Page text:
What presidential candidates — and the rest of us — can learn from chimps

When pundits urged Sen. Hillary Rodham Clinton in February to be more feminine — to wear skirts and flashier makeup — Frans B.M. de Waal looked, as usual, to the chimpanzees outside his window at the Yerkes National Primate Research Center in Atlanta.

The pundits were wrong, de Waal wrote in the March 1 issue of New Scientist. To claim the considerable power of an alpha female, Clinton needed to present herself as older, as the leader of a large block of other women and as an effective bridge builder. In short, she needed to come off as more of an Indira Gandhi than a Paris Hilton in her campaign for the Democratic presidential nomination.

It was a classic example of de Waal’s work over the years to further understanding of human culture and behavior by drawing lessons from apes. His acclaimed books — “Our Inner Ape, The Ape and the Sushi Master” and others — have mesmerized readers with profound insights into power, sex, kindness and violence.

Now de Waal is bringing a fresh take on those insights to Minnesota. Next week he will begin a 10-day stint as the Rydell scholar in residence at Gustavus Adolphus College in St. Peter.

Two public lectures are part of the program. The first is “On the Possibility of Animal Empathy,” at 7 p.m. April 3 in Wallenberg Auditorium in the Alfred Nobel Hall of Science at Gustavus. The second is “Our Inner Ape: Human Nature as Seen by a Primatologist” at 7 p.m. April 8 at the Great Clips IMAX Theater at the Minnesota Zoo in Apple Valley. Both are free, but it would be a good idea to reserve seats for the zoo lecture at mnzoo.org.

Engaging non-scientists

Long recognized as a pre-eminent scientist, de Waal was named in 2007 to Time magazine’s list of the 100 men and women whose power, talent, or moral example is transforming the world.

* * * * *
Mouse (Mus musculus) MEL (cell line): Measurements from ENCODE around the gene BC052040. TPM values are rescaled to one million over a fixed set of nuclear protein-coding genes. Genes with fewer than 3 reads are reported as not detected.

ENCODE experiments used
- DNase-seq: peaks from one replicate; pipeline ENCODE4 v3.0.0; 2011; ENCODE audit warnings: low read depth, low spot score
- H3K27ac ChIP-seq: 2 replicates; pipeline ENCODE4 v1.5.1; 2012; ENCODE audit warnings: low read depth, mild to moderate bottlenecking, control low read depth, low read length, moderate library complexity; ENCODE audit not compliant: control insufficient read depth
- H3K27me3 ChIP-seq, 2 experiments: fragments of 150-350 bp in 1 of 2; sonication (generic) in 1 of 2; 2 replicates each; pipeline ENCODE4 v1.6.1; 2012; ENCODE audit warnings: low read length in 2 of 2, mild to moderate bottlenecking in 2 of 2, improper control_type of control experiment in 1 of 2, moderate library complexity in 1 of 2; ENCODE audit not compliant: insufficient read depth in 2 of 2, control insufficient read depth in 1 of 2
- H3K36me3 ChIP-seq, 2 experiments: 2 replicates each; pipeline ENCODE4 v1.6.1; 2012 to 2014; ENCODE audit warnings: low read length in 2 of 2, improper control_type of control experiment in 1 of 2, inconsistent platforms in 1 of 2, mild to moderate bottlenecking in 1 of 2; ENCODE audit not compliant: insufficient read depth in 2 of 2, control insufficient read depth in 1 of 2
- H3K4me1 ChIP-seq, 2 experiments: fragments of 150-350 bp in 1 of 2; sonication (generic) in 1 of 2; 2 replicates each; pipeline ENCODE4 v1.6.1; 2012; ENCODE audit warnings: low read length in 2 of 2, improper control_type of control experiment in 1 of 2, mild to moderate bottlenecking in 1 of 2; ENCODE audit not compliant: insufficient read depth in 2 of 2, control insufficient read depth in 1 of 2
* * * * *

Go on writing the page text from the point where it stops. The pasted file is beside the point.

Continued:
But he’s given every reason to expect he will deftly engage non-scientists in his lectures.  On Comedy Central in January, de Waal mixed clear science with a straight-but-droll delivery. “The only reason we biologists don’t call humans apes is to protect the fragile human ego,” de Waal told Stephen Colbert on “The Colbert Report.”
 
Years ago, protestors confronted de Waal over his human-ape comparisons, but that has subsided, he said in a telephone interview on Wednesday .

“There may be creationists out there who hate what I say,” he said. “But I never run into them. I think it’s because they won’t come to my kind of lectures.”

The Minnesota talks will build on material de Waal has presented in his books, including the inner-ape central message. De Waal explained it this way on an Emory website:

“When people do evil things, such as when they commit genocides in Bosnia or Rwanda, we call them ‘animals.’ If people do altruistic things, such as when they save another’s life or give generously to the poor, we attribute this to our noble human morality. We call them ‘humane.’

Both sides of human nature, however, are tied to our biology. This theme of the duality of human nature, hovering between beast and angel, is brought home in “Our Inner Ape” by looking at our two closest animal relatives, the chimpanzee and the bonobo. The chimpanzee has a reputation as murderous and power-hungry, whereas the bonobo, the hippie of the primate world, seems to prefer to ‘make love – not war.'”

Elephant experiment
On the topic of animal empathy, de Waal is just back from Thailand where he and colleagues are working on breakthrough studies of elephants displaying surprising capacity for empathy.

Almost everyone is familiar with stories about dolphins saving humans from drowning or shark attacks. Chimps also can put themselves in the shoes (or padded feet) of others.

The latest focus is elephants.  In one experiment, a team from Emory University made an X mark on each elephant’s head in a spot where the animal could not see it without the help of a mirror. When confronted with a mirror, some elephants touched the marks with their trunks.

The finding is significant, de Waal said, because “in order to take empathy, you need a stronger sense of self.”

Human children develop that self-identity after they are about 18 months old, he said.

“Very few animals can do that — just apes, dolphins and now the elephants,” he said.

Dutch born, de Waal currently is C. H. Candler Professor in the Psychology Department of Emory University as well as the director of the Living Links Center at the Yerkes research facility. From 1981 to 1991 he conducted research at the Wisconsin National Primate Research Center in Madison.

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